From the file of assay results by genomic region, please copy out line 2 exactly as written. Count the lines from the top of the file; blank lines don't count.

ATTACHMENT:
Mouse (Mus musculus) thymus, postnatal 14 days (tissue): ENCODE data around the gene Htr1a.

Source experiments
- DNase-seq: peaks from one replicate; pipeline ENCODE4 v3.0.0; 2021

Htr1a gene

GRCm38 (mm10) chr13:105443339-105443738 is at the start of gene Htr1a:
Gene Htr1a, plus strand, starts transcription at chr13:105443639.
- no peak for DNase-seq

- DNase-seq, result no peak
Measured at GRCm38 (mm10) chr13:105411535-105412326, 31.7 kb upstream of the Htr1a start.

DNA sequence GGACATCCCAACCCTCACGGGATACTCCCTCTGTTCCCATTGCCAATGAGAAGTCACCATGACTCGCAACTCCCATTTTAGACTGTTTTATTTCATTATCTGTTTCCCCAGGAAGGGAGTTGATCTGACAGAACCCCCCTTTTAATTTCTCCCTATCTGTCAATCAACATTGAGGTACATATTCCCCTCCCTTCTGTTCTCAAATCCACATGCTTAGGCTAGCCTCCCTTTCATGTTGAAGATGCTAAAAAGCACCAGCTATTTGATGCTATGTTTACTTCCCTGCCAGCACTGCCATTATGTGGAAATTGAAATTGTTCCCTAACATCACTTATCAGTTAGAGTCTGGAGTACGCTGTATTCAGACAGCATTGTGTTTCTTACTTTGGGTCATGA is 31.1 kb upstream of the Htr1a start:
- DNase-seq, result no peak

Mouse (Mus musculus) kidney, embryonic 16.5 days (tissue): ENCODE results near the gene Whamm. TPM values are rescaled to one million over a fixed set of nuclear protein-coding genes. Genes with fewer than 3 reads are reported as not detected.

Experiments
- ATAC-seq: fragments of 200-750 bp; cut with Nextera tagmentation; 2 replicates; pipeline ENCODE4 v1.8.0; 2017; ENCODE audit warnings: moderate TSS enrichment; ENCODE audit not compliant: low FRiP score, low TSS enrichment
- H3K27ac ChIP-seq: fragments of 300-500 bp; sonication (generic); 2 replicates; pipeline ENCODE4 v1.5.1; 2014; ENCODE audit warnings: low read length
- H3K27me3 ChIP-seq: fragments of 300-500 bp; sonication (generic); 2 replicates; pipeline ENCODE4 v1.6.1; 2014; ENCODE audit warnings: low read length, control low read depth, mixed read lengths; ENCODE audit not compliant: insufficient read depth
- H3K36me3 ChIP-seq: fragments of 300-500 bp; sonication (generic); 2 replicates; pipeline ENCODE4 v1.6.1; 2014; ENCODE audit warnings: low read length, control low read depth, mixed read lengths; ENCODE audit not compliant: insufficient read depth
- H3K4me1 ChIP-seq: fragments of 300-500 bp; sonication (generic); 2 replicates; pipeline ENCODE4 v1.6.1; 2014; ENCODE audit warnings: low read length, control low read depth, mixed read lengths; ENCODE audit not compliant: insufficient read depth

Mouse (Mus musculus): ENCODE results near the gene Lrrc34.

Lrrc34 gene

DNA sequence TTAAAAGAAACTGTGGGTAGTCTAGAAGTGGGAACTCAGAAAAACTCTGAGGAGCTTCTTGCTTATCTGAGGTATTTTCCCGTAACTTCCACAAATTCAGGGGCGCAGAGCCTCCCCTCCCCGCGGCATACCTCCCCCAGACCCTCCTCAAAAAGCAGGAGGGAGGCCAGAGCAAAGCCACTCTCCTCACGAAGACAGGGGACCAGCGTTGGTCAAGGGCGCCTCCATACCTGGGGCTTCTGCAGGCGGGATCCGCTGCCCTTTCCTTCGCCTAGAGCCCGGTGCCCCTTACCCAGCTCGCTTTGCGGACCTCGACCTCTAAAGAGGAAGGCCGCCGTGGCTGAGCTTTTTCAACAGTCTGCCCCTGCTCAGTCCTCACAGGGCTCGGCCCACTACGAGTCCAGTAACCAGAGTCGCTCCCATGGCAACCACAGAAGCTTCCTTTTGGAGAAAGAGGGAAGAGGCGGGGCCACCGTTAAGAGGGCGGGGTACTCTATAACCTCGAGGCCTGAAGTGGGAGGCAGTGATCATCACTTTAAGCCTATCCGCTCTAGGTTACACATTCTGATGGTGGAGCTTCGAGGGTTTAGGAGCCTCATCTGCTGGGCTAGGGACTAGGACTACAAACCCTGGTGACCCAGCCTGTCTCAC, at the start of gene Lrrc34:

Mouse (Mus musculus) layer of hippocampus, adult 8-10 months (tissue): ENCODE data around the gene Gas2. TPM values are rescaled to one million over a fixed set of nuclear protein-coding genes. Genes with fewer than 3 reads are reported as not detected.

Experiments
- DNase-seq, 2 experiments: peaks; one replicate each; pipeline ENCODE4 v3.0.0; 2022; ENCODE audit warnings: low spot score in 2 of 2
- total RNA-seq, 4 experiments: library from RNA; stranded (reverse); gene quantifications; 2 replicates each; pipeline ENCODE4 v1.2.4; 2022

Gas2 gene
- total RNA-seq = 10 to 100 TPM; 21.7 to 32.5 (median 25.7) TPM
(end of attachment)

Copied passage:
Source experiments